Party Manifestos: Should they be legally binding contracts?

One thing is sure, Innovation & Politics dont fit well together however;

Why is it not a crime to break party manifestos promises? This seems a simple way of making election manifestos genuinely meaningful documents – and also protecting the democratic process. Some allowance could be made for changing situations once power has been won, but I don’t see general downside in holding party leaders individually and criminally responsible for broken guarantees.

The simple answer is that it’s not a crime because Parliament hasn’t passed a law making manifesto’s legally enforceable. However, there would be a couple of problems with what you’re proposing. Firstly, if you were to have a period of coalition rule, then that involves compromises – you may find yourself on a course of action that you had not anticipated or that runs contrary to your manifesto pledge. So, the Tories could be said to have broken theirs by not withdrawing the UK for the ECHR, but that’s because of the practicality of being in a coalition. Secondly, who would be culpable if manifesto pledges weren’t met the Prime Minster? What if Parliament didn’t vote for the measures in the manifesto despite the Prime Minister trying to introduce the relevant bill. Would s/he be culpable? Would the MPs for the PM’s party who rebelled against the bill by culpable? What if the PM didn’t have a majority in the House of Lords and was unable to pass a bill that would achieve precisely what was set out in a manifesto promise – would the PM be culpable then? Finally, if people were to be legally accountable for what is in manifestos, wouldn’t they become somewhat shorter on promises than they are at the moment to reduce their liability?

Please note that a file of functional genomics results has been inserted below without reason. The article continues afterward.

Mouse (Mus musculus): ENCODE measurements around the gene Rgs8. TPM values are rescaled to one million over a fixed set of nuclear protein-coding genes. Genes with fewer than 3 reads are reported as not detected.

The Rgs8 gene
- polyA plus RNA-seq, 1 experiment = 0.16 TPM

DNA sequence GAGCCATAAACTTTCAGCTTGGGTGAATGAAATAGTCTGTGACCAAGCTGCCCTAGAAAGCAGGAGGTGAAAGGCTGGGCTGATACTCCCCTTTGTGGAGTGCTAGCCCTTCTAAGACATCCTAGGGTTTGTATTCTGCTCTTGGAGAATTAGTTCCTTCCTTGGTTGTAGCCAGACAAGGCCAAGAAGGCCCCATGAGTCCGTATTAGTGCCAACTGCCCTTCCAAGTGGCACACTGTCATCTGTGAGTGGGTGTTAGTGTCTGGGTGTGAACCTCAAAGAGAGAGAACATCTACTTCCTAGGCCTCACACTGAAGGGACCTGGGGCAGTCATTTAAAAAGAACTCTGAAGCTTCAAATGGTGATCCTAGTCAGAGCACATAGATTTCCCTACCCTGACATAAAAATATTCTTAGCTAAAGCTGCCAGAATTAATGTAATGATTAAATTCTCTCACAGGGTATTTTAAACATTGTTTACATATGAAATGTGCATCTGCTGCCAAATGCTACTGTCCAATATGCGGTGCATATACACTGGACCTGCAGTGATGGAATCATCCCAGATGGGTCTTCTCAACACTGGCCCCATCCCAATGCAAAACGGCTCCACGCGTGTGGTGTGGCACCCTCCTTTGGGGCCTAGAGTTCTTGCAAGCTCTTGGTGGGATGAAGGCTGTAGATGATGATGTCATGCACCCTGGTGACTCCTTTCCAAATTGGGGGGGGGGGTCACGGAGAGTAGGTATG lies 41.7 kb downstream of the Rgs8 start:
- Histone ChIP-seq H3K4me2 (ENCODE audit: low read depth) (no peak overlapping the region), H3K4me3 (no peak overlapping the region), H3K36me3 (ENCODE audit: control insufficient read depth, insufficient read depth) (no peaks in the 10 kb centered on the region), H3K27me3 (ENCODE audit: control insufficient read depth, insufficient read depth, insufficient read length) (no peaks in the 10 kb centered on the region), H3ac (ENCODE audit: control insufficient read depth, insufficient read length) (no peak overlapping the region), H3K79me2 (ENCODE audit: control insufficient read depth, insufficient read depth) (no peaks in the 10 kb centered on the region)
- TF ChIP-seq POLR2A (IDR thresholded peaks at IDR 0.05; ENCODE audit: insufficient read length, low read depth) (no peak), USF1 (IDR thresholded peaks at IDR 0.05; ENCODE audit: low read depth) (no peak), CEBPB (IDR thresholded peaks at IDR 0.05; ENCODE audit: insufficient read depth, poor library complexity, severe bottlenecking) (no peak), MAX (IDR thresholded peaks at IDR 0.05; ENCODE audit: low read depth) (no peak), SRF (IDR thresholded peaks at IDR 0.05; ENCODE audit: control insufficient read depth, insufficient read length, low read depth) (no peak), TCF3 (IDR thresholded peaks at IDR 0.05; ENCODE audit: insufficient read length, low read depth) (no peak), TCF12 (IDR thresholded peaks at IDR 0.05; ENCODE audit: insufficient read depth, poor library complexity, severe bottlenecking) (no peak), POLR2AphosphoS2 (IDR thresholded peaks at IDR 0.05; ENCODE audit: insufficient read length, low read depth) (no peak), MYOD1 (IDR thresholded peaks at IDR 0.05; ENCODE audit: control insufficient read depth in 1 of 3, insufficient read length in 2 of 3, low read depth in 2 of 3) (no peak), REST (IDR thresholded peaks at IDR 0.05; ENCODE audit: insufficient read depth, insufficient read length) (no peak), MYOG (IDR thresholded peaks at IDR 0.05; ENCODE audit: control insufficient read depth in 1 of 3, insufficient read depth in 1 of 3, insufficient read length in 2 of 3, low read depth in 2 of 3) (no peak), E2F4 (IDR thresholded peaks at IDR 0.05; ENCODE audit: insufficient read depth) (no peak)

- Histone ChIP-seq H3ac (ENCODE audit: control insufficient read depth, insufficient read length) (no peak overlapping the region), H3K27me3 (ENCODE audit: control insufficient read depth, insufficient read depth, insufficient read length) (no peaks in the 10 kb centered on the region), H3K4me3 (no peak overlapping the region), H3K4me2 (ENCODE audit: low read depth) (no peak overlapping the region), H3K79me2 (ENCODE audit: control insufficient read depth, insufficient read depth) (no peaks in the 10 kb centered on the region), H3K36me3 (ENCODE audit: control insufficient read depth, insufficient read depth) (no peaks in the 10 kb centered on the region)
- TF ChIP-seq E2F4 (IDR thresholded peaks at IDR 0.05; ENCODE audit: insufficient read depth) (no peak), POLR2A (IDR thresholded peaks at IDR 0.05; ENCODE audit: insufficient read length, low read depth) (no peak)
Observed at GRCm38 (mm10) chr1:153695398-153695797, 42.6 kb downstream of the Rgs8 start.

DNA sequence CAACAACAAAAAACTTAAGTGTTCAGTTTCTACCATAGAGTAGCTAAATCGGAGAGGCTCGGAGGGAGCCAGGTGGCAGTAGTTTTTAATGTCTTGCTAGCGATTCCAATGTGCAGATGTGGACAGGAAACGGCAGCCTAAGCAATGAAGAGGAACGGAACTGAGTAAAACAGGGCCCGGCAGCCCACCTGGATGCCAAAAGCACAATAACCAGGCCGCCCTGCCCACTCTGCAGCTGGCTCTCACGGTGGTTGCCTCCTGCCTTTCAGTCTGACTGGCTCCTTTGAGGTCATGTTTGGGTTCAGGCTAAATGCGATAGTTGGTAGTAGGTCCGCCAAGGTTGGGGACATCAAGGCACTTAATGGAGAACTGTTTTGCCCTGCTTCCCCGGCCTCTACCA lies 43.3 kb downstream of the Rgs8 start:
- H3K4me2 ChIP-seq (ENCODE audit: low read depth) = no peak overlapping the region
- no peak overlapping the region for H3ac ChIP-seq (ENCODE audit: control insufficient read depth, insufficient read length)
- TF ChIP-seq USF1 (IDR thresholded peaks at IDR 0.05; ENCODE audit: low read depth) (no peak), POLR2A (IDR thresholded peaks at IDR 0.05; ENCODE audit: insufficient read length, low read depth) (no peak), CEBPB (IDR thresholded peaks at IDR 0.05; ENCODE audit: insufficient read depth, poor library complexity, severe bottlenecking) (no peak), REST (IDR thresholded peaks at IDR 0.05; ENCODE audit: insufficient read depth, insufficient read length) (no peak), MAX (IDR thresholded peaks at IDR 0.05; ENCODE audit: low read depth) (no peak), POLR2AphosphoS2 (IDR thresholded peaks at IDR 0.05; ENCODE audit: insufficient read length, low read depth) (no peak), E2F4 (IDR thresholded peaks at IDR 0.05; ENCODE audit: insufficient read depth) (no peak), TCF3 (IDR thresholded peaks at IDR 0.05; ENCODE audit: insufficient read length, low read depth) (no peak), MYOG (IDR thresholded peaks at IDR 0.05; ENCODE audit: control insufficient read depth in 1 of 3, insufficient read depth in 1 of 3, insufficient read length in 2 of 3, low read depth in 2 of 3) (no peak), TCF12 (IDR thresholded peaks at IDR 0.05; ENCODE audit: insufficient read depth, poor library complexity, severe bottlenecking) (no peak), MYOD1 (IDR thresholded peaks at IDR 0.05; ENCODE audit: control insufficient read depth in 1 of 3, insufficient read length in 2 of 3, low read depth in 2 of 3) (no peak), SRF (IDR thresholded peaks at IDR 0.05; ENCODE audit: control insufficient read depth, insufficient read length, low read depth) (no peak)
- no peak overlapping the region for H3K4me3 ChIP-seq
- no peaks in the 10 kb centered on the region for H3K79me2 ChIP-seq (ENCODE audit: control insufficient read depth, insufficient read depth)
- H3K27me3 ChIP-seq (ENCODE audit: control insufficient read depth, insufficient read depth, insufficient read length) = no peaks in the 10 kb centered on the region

IS anyone else interested in forming a group to look at this more? contact Capti Innovation.